[220 NJSuper Page 519] The novel issue presented in this case is whether plaintiff's "high-low"*fn1 agreement with one defendant-tortfeasor, reached
prior to verdict, constitutes a settlement entitling the other defendant-tortfeasor to an offset from the verdict rendered against the settling defendant.
Plaintiff, a passenger in an automobile, sued defendant Cronk, his host driver, and defendant Smith, the operator of the other vehicle. Cronk and Smith were involved in a head-on collision. During trial plaintiff and defendant Smith entered into a "high-low" agreement on the record, in which defendant Smith agreed to pay plaintiff $40,000 but be limited to $100,000, regardless of the jury verdict above or below those amounts. They further agreed to accept any jury verdict rendered where the sum awarded against Smith was for a sum between those figures.
The jury returned a verdict of comparative negligence finding defendant Smith liable to the extent of 97% and defendant Cronk to the extent of 3%, and awarded plaintiff $500,000 for his injuries. On motion prior to the entry of judgment, plaintiff asserted that defendant Cronk is liable to him for the full extent of the $500,000 verdict citing N.J.S.A. 2A:15-5.3, which permits recovery of the full amount against any party against whom such recovering party is not barred from recovery.*fn2 Defendant Cronk disagreed and claimed his liability was limited to $15,000 -- his 3% liability for the negligence. Defendant Cronk further asserted that the effect of the "high-low" agreement was a settlement by plaintiff with defendant Smith which in effect barred any contribution defendant Cronk could seek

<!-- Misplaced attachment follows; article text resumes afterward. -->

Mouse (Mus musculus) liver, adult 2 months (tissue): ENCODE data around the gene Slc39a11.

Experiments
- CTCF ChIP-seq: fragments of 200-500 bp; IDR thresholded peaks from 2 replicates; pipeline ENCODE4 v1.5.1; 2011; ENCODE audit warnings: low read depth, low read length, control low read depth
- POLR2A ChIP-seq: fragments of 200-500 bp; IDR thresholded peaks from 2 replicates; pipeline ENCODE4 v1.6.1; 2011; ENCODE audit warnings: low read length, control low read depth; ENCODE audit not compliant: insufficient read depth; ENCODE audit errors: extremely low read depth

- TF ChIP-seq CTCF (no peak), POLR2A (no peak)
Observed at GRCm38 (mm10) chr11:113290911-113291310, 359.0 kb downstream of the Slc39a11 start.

from defendant Smith. On the other hand, plaintiff asserted that the "high-low" agreement was not a settlement and did not constitute such a bar. At issue is the determination of the "high-low" arrangement, and whether it is a settlement so as to bar plaintiff from seeking recovery of the full amount from defendant Cronk.
A settlement is defined as
[A]ct or process of adjusting or determining; an adjusting; an adjustment between persons concerning their dealings or difficulties; an agreement by which parties having disputed matters between them reach or ascertain by which parties having disputed matters between them reach or ascertain what is coming from one to the other; arrangement of difficulties; composure of doubts or differences; determination by agreement; . . . . In legal parlance, implies meeting of minds of parties to transactions of controversy. [ Black's Law Dictionary (5 ed. 1979) 1231]
Settlement, therefore, is a contract between the parties resolving matters in dispute. The basic principles of contract law apply -- offer and acceptance based upon consideration. Defendant Smith offered, and plaintiff accepted specific terms and conditions, as previously recited. There was adequate consideration because plaintiff agreed to give up an expectation of a larger verdict for a guarantee of a sum certain. Defendant Smith agreed to pay a sum certain so as not to be exposed to a larger verdict. Such an arrangement constitutes a valid and enforceable contract.
Moreover, the purpose of the contract was to amicably settle the difference between them and may therefore be construed to be a compromise or settlement. These terms have been held in some respects to be synonymous and frequently are used interchangeably. 15A C.J.S., Compromise & Settlement, § 1 at 170. Because of its similarity to other kinds of arrangements known as settlement, it must and should be considered a settlement. If it has the appearance of a settlement, by the application of its terms acts like a settlement, and by its language talks in settlement terms, then it must be a settlement. The court, therefore, determines that a contract, entered into between the parties which is based upon adequate consideration,
and which intends to predetermine issues in dispute, is an arrangement which is contemplated ...